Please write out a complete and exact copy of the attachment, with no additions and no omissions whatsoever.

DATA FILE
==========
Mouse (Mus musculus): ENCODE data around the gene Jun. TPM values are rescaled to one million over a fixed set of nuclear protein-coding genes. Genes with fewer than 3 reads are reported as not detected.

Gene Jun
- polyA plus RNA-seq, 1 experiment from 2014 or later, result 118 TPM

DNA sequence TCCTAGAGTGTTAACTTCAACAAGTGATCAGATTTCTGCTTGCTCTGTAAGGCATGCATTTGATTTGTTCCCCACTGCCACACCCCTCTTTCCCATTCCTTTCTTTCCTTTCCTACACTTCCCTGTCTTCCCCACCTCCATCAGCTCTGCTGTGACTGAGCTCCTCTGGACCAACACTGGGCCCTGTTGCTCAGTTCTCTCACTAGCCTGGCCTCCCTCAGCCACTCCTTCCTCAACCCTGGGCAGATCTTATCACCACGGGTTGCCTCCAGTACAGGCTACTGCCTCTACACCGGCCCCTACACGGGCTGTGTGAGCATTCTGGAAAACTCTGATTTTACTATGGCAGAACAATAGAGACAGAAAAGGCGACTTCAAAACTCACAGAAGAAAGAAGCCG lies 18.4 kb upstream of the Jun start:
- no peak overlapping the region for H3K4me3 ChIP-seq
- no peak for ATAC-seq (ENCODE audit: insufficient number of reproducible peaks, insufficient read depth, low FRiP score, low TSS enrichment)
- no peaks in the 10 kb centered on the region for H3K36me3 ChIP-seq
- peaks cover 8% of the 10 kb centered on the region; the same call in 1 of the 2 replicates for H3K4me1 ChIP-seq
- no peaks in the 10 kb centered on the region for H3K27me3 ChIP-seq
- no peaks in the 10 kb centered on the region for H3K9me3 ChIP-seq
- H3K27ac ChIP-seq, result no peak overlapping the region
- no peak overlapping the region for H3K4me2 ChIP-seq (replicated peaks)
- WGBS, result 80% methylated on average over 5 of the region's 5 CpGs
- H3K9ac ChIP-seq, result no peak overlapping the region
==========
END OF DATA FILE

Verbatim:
Mouse (Mus musculus): ENCODE data around the gene Jun. TPM values are rescaled to one million over a fixed set of nuclear protein-coding genes. Genes with fewer than 3 reads are reported as not detected.

Gene Jun
- polyA plus RNA-seq, 1 experiment from 2014 or later, result 118 TPM

DNA sequence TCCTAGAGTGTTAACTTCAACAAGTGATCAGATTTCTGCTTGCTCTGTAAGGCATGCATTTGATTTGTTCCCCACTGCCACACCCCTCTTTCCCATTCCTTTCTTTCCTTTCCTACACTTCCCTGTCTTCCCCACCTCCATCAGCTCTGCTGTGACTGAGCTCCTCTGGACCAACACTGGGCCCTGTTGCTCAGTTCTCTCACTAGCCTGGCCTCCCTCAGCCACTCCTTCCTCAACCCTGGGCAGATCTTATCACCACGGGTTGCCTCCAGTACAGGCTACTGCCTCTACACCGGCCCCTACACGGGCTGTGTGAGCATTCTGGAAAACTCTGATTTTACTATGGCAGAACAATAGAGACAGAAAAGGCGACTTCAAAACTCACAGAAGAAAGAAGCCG lies 18.4 kb upstream of the Jun start:
- no peak overlapping the region for H3K4me3 ChIP-seq
- no peak for ATAC-seq (ENCODE audit: insufficient number of reproducible peaks, insufficient read depth, low FRiP score, low TSS enrichment)
- no peaks in the 10 kb centered on the region for H3K36me3 ChIP-seq
- peaks cover 8% of the 10 kb centered on the region; the same call in 1 of the 2 replicates for H3K4me1 ChIP-seq
- no peaks in the 10 kb centered on the region for H3K27me3 ChIP-seq
- no peaks in the 10 kb centered on the region for H3K9me3 ChIP-seq
- H3K27ac ChIP-seq, result no peak overlapping the region
- no peak overlapping the region for H3K4me2 ChIP-seq (replicated peaks)
- WGBS, result 80% methylated on average over 5 of the region's 5 CpGs
- H3K9ac ChIP-seq, result no peak overlapping the region